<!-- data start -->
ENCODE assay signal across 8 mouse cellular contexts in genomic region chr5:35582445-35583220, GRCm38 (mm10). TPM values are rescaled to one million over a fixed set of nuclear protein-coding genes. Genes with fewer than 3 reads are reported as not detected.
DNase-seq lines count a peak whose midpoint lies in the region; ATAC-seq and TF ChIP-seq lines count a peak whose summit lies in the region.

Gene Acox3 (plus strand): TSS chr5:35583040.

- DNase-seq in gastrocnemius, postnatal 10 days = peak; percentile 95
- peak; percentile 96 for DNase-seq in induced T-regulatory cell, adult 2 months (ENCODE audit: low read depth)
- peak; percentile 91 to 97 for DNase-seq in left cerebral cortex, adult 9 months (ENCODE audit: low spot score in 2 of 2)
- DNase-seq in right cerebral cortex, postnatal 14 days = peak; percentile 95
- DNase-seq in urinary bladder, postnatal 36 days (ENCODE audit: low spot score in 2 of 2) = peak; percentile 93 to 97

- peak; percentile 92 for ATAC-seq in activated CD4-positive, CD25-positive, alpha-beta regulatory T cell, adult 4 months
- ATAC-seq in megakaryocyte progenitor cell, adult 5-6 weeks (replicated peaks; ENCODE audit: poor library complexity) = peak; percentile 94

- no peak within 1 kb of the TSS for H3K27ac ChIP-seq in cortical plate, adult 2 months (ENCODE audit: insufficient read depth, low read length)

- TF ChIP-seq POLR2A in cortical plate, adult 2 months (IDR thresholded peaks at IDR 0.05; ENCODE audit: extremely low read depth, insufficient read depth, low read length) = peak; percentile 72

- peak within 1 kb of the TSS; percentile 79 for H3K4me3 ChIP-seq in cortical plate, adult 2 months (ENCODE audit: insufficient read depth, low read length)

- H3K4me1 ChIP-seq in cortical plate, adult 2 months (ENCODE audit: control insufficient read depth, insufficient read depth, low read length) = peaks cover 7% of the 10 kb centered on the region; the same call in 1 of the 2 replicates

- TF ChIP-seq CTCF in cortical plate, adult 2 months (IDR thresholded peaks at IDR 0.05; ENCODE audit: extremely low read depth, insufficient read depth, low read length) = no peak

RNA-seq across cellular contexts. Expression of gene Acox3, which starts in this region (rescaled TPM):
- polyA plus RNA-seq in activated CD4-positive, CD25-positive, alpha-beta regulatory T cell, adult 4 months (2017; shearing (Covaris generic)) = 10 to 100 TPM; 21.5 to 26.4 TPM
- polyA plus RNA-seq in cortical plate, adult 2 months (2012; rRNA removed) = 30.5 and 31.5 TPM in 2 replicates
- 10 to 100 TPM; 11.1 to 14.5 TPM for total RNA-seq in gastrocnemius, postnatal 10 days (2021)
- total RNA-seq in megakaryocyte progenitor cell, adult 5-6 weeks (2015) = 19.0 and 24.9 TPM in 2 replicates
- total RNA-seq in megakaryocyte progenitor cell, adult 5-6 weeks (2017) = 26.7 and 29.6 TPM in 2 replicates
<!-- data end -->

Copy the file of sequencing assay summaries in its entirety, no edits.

ENCODE assay signal across 8 mouse cellular contexts in genomic region chr5:35582445-35583220, GRCm38 (mm10). TPM values are rescaled to one million over a fixed set of nuclear protein-coding genes. Genes with fewer than 3 reads are reported as not detected.
DNase-seq lines count a peak whose midpoint lies in the region; ATAC-seq and TF ChIP-seq lines count a peak whose summit lies in the region.

Gene Acox3 (plus strand): TSS chr5:35583040.

- DNase-seq in gastrocnemius, postnatal 10 days = peak; percentile 95
- peak; percentile 96 for DNase-seq in induced T-regulatory cell, adult 2 months (ENCODE audit: low read depth)
- peak; percentile 91 to 97 for DNase-seq in left cerebral cortex, adult 9 months (ENCODE audit: low spot score in 2 of 2)
- DNase-seq in right cerebral cortex, postnatal 14 days = peak; percentile 95
- DNase-seq in urinary bladder, postnatal 36 days (ENCODE audit: low spot score in 2 of 2) = peak; percentile 93 to 97

- peak; percentile 92 for ATAC-seq in activated CD4-positive, CD25-positive, alpha-beta regulatory T cell, adult 4 months
- ATAC-seq in megakaryocyte progenitor cell, adult 5-6 weeks (replicated peaks; ENCODE audit: poor library complexity) = peak; percentile 94

- no peak within 1 kb of the TSS for H3K27ac ChIP-seq in cortical plate, adult 2 months (ENCODE audit: insufficient read depth, low read length)

- TF ChIP-seq POLR2A in cortical plate, adult 2 months (IDR thresholded peaks at IDR 0.05; ENCODE audit: extremely low read depth, insufficient read depth, low read length) = peak; percentile 72

- peak within 1 kb of the TSS; percentile 79 for H3K4me3 ChIP-seq in cortical plate, adult 2 months (ENCODE audit: insufficient read depth, low read length)

- H3K4me1 ChIP-seq in cortical plate, adult 2 months (ENCODE audit: control insufficient read depth, insufficient read depth, low read length) = peaks cover 7% of the 10 kb centered on the region; the same call in 1 of the 2 replicates

- TF ChIP-seq CTCF in cortical plate, adult 2 months (IDR thresholded peaks at IDR 0.05; ENCODE audit: extremely low read depth, insufficient read depth, low read length) = no peak

RNA-seq across cellular contexts. Expression of gene Acox3, which starts in this region (rescaled TPM):
- polyA plus RNA-seq in activated CD4-positive, CD25-positive, alpha-beta regulatory T cell, adult 4 months (2017; shearing (Covaris generic)) = 10 to 100 TPM; 21.5 to 26.4 TPM
- polyA plus RNA-seq in cortical plate, adult 2 months (2012; rRNA removed) = 30.5 and 31.5 TPM in 2 replicates
- 10 to 100 TPM; 11.1 to 14.5 TPM for total RNA-seq in gastrocnemius, postnatal 10 days (2021)
- total RNA-seq in megakaryocyte progenitor cell, adult 5-6 weeks (2015) = 19.0 and 24.9 TPM in 2 replicates
- total RNA-seq in megakaryocyte progenitor cell, adult 5-6 weeks (2017) = 26.7 and 29.6 TPM in 2 replicates